The Center for Folklife and Cultural Heritage, Smithsonian Institution, is accepting applications and nominations for a Director. The Center for Folklife and Cultural Heritage is responsible for planning, developing, and managing programs which have as their major objectives the research, documentation, presentation and conservation of living traditional and grassroots folk cultures of the United States and of other countries. The director is responsible for the administrative direction and management of all Center program activities including the Smithsonian Folklife Festival, Smithsonian Folkways Recordings, Ralph Rinzler Folklife Archives and Collections, exhibitions, symposia, scholarly research, cultural heritage policy, educational projects and all media, as well as the participation of other Smithsonian museums and programs in national celebration events and National Mall events. The Director represents, at national and international levels, Smithsonian concerns relating to the understanding of the cultural representation of living heritage, as well as public sector folklore, and policies related to them. The Director will have a proven track record of leadership, management and fundraising skills to run a unique multi-disciplinary cultural organization. The successful applicant must have a degree in a relevant field, management level experience in public programming, and have earned a presence in the scholarly and/or cultural community. The Smithsonian offers a competitive salary commensurate with experience and a comprehensive benefit plan including a lucrative, fully vested retirement program with TIAA- CREF. For detailed information on the position, qualifications and application instructions, go to http://www.sihr.si.edu/jobs.cfm and scroll to position announcement EX-13-01. We are only accepting online applications for this position. For questions or additional information, contact Tom Lawrence, 202-633-6319 or lawrencet@si.edu. The Smithsonian Institution is an Equal Opportunity Employer.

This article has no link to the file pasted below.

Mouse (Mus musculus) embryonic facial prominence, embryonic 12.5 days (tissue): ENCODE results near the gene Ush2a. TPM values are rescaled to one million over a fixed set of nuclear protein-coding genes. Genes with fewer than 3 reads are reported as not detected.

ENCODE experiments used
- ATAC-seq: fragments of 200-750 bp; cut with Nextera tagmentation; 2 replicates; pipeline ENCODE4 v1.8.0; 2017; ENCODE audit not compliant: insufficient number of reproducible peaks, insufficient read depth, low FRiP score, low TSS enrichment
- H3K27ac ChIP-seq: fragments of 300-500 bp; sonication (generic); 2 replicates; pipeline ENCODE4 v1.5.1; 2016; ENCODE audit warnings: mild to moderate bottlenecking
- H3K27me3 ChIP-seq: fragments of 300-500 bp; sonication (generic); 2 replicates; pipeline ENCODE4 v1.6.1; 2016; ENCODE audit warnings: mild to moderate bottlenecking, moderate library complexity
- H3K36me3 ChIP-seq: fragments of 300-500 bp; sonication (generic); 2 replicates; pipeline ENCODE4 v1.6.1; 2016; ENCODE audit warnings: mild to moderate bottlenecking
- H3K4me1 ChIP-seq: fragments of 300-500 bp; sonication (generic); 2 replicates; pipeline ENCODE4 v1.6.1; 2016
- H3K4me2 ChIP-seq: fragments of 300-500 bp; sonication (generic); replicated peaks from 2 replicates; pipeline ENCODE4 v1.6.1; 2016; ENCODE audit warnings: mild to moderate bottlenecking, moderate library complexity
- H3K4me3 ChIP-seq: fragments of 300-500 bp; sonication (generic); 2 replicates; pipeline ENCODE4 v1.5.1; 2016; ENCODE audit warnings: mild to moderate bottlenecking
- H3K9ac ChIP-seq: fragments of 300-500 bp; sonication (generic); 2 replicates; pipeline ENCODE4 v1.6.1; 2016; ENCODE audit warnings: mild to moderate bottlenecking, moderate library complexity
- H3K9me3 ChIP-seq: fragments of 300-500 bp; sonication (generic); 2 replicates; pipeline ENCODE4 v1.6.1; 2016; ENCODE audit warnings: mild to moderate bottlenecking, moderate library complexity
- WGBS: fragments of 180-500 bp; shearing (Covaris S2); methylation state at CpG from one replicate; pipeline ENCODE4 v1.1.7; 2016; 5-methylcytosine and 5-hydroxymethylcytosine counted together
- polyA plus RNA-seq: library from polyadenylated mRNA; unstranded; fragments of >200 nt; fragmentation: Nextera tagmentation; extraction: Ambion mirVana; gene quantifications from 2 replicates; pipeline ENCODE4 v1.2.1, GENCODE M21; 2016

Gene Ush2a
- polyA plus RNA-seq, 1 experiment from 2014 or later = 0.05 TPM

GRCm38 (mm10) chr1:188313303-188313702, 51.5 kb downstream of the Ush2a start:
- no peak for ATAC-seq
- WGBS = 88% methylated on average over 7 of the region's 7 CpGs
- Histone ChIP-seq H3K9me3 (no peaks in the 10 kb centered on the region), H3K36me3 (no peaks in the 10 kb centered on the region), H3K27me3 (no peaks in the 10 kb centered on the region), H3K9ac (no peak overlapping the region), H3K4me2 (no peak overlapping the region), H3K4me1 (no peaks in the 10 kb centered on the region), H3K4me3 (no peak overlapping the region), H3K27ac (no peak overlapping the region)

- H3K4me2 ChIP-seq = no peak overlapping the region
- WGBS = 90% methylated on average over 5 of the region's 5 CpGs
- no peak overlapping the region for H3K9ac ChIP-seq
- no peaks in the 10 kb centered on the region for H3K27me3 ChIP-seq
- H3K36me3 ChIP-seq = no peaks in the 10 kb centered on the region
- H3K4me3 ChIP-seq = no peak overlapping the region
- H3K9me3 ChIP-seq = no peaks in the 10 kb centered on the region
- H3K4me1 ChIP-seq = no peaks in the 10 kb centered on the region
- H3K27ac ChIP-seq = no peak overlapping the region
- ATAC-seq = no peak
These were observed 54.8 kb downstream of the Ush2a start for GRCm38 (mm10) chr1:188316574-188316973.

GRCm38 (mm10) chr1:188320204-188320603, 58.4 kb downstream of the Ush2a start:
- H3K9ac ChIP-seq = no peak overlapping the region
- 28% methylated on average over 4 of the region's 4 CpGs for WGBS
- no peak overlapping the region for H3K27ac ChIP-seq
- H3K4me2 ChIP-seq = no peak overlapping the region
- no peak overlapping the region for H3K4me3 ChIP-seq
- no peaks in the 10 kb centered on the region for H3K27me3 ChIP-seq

A First Rate Podcast: Artisan Ancestors Visits the Summer Institute in Museum Anthropology